Monday, July 23, 2007

Record needle

Taking the day off, Barry Bonds did not tie or break Hank Aaron's career home run record yesterday in Milwaukee. Unfortunately it's almost inevitable that Bonds will break the record in the near future, possibly against the Atlanta Braves. Baseball commissioner Bud Selig probably will not be at the game when the record is broken.

Selig's presence here in Milwaukee was a farcical middle course. Had he not been here the last three days in his hometown, it would have been clearly seen as a snub of Bonds. If he follows Bonds to San Francisco it will be seen as one more sign of Selig's acquiescence to the "steroid era" of Major League Baseball.

Selig should have chosen to stay away, even though that would've only raised more questions. But those questions are legitimate. Given what we already know about Bonds, why is Bonds still being allowed to play?

Of course Anderson's primary job, and the real reason he was hired, was to provide Bonds with performance-enhancing drugs and to track his regimen. Anderson obtained the drugs and administered them. In file folders, and on his computer, he kept calendars of Bonds's use of the substances, recording the drugs, dosages and cycles.

But Anderson didn't think of himself as Bonds's drug dealer. When Bonds paid him, he liked to think it was for weight training. As far as supplying drugs, Anderson thought of his role as "middleman." In San Francisco he knew AIDS patients who had prescriptions for testosterone and human growth hormone and were willing to sell their drugs for cash. Anderson bought and resold them virtually at cost to clients who wanted them for their anabolic effects. Likewise, Anderson knew many sources of conventional bodybuilders' steroids like Deca-Durabolin and Winstrol. He resold those at almost no markup as well. Bonds was keenly interested in performance-enhancing drugs. He asked their pharmaceutical names and then sought, through third parties, medical advice about the drugs. The medical advice was negative. You shouldn't take the drugs, he was told, but Anderson said those concerns were overblown, and Bonds ignored the advice he had sought.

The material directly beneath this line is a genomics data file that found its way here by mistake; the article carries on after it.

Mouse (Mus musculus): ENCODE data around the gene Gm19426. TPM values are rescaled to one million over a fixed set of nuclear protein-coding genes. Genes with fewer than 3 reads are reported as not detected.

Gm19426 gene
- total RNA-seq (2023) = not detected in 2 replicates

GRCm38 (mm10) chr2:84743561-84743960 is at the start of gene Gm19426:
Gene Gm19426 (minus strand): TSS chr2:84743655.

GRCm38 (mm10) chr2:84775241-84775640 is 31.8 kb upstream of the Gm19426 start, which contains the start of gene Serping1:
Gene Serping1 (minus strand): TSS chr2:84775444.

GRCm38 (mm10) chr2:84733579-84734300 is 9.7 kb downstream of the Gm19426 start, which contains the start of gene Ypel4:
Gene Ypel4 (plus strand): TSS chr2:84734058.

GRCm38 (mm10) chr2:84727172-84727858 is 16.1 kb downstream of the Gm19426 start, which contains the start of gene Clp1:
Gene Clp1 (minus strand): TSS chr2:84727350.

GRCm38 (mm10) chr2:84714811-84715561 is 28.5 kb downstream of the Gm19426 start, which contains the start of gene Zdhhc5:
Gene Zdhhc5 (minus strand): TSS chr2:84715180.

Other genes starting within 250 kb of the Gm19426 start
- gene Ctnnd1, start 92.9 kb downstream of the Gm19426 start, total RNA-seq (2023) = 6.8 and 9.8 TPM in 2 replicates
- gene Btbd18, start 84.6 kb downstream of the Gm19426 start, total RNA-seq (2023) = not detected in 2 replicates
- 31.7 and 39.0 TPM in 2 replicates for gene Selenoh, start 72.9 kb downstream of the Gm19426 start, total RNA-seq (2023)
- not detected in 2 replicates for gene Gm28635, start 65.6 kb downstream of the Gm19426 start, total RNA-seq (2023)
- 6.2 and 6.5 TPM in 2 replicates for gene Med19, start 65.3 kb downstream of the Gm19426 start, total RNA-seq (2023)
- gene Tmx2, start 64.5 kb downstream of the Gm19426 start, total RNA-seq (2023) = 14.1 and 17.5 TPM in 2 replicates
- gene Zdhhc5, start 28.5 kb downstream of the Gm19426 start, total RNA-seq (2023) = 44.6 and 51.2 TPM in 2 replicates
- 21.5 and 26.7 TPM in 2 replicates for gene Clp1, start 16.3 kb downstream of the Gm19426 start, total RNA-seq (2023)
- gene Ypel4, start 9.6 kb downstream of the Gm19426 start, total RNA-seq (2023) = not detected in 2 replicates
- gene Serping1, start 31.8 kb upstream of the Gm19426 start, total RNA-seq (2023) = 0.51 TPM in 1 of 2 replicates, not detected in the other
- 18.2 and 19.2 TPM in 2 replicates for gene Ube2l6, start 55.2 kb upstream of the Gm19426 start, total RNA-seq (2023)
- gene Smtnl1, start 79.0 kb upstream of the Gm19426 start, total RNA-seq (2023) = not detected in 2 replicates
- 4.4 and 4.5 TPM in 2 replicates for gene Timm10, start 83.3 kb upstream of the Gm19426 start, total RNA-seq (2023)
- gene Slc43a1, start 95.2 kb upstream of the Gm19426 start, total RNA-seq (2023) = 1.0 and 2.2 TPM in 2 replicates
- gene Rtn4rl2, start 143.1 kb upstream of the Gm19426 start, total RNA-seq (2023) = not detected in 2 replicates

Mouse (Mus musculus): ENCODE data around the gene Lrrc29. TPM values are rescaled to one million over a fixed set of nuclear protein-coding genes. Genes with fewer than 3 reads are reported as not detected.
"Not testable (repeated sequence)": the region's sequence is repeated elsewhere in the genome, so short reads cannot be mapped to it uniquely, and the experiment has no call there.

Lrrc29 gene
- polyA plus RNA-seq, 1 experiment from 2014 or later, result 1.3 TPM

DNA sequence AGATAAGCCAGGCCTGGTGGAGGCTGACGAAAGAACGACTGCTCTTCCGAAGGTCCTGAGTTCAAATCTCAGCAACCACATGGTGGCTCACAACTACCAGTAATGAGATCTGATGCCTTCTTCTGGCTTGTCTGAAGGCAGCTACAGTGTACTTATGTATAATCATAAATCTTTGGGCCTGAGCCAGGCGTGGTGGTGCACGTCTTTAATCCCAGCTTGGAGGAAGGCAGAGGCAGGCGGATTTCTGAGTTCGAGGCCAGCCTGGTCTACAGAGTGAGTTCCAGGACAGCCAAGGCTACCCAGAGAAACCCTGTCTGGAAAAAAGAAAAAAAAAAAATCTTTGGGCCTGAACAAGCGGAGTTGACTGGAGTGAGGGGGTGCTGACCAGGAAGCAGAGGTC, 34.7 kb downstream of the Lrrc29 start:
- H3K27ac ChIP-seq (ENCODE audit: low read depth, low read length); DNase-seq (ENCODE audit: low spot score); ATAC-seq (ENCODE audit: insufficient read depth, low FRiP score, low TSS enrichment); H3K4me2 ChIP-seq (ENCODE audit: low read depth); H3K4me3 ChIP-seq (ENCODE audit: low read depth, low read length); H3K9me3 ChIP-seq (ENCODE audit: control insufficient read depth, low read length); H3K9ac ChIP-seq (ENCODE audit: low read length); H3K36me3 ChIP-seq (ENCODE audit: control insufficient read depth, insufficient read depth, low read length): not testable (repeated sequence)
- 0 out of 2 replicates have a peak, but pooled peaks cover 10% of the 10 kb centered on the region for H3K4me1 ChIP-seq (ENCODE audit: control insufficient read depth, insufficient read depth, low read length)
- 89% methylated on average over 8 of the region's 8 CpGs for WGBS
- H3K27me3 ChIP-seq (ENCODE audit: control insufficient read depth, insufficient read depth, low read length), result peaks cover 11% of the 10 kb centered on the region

Certainly the program Anderson devised worked. In the years after he linked up with Anderson, Bonds completely remade his body, and the results of Anderson's drug regime are now reflected in the record books. At an age when his father's baseball skills had begun to erode badly, Bonds's drug use would make him a better hitter than he had been at any time in his career -- and, perhaps, the best hitter of all time.
Why is Selig continuing to allow Bonds to pursue a record considered one of the most hallowed in the game? Ruth... Aaron... Bonds?

The New York Daily News is reporting that federal investigators hope to indict Barry Bonds this fall as a result of the Balco steroid case.
The grand jury investigating Barry Bonds has been extended for another six months, several sources familiar with the government's case have told the Daily News, and the U.S. Attorney's office in San Francisco is confident it will have enough evidence to secure an indictment once it resumes in September.

"They seem to feel they have a strong case," said one source, speaking on the condition of anonymity.

Another source said he believed prosecutors could secure an indictment if they sought one now, but that they would rather take the additional time to strengthen it. The grand jurors have not met for at least three weeks and have been instructed that they will not reconvene until September. Bonds is being investigated for perjury and tax evasion.
As Tony Soprano's lawyer famously advised him, the feds have spent a lot of time and money investigating. "They're going to want a return on that investment."

Sports agent Scott Boras recently opined the spectacle of the World Series is so great that it should be extended to nine games. This October, the greater baseball spectacle may take place off the field in the Trial of Barry Bonds. Will the fans see Major League Baseball as the unindicted co-conspirator?

Good thing Bart Giamatti was Commissioner when Pete Rose was discovered betting on baseball.

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